One thing that is already clear is that longer hours do not necessarily mean greater productivity.

South Korea, for example, ranks near to the bottom of OECD countries for labour productivity despite having a culture of working very long hours. Similarly, within Europe, Greece has one of the longest working weeks, but comes out bottom in the OECD’s measure of GDP per hour worked.

Not all the hours worked contribute the same to GDP
Image: Statista

Japan is another example of a country where a culture of long working hours does not tally with increased productivity. Japan is now deliberately cutting down on overtime, and using tactics such as turning the lights out at the end of the working day, in order to reverse this trend.

A long day’s work

There have also been a number of trials which look at increasing productivity by shortening the working day rather than the working week.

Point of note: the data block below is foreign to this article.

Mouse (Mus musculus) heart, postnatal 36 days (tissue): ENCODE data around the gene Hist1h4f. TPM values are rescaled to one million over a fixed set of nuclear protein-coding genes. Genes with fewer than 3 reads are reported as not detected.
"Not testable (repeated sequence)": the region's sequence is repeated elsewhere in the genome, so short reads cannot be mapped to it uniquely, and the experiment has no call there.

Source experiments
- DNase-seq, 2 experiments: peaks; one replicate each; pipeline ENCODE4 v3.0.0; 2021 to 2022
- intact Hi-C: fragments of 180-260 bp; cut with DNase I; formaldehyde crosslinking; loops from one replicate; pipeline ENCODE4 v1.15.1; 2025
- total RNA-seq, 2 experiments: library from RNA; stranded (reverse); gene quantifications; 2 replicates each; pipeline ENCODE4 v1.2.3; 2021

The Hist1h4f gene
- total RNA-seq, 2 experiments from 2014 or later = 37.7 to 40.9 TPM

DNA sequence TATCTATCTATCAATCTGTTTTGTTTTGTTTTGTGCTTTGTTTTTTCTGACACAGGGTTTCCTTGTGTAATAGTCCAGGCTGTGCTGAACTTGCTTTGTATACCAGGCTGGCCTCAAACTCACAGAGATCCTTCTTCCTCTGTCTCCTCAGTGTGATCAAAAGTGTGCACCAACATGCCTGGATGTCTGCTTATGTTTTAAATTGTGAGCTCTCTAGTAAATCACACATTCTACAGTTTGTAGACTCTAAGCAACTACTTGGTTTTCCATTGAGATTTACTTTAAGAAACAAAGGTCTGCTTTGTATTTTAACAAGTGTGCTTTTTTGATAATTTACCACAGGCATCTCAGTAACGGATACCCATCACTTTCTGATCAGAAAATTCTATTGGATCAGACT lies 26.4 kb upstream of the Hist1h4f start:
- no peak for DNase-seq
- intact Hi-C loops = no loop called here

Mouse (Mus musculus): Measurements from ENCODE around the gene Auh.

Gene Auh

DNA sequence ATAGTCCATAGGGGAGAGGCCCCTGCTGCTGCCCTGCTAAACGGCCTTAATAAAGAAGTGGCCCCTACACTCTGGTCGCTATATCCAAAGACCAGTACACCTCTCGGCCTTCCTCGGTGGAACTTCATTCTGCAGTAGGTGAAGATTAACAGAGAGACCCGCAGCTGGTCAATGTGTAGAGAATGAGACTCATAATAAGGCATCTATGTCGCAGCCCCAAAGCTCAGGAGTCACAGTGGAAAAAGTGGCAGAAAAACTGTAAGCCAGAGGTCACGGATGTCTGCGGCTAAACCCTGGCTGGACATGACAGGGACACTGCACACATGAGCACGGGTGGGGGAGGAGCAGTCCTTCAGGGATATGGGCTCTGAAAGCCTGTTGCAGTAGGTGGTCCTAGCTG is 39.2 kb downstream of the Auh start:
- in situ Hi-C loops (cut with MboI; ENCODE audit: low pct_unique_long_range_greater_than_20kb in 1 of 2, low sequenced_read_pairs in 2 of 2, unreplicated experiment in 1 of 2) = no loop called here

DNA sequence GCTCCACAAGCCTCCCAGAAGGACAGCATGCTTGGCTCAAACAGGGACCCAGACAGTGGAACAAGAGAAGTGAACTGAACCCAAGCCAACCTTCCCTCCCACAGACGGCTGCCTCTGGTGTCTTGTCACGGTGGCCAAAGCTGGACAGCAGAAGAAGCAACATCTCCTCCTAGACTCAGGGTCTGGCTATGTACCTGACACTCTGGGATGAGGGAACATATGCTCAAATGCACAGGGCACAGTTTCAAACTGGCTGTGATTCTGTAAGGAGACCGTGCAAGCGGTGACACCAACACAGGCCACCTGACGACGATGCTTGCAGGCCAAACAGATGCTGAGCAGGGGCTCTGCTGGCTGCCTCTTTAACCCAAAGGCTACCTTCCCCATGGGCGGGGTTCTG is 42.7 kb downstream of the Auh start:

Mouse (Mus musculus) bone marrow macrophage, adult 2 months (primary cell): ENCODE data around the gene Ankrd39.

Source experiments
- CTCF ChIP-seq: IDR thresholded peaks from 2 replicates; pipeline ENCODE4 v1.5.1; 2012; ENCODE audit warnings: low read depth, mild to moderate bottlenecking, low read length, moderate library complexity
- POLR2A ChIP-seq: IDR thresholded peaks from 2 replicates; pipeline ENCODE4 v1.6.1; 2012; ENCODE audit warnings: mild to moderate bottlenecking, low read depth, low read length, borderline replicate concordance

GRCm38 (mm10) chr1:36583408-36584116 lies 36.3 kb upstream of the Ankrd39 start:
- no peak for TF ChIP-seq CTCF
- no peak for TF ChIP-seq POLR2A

In Sweden, for example, the government has trialled allowing workers at a retirement home to work six hour days. Although the employees reported an improved quality of life, with less stress and more time to spend with their families, it was also an expensive experiment for the local council who had to hire extra workers to make up for the shortfall in hours.

Iceland conducted a similar trial, allowing some Reykjavik city workers to reduce their working week by four or five hours. In that experiment, productivity continued at the same level, meaning costs remained the same as well. The employees also had greater work satisfaction and fewer days off sick.